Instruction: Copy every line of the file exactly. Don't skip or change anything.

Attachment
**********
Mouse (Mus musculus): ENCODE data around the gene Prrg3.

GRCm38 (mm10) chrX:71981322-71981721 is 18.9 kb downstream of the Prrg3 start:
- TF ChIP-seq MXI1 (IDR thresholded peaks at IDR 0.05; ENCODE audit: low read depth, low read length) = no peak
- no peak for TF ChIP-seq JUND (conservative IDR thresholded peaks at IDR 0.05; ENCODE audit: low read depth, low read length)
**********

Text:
Mouse (Mus musculus): ENCODE data around the gene Prrg3.

GRCm38 (mm10) chrX:71981322-71981721 is 18.9 kb downstream of the Prrg3 start:
- TF ChIP-seq MXI1 (IDR thresholded peaks at IDR 0.05; ENCODE audit: low read depth, low read length) = no peak
- no peak for TF ChIP-seq JUND (conservative IDR thresholded peaks at IDR 0.05; ENCODE audit: low read depth, low read length)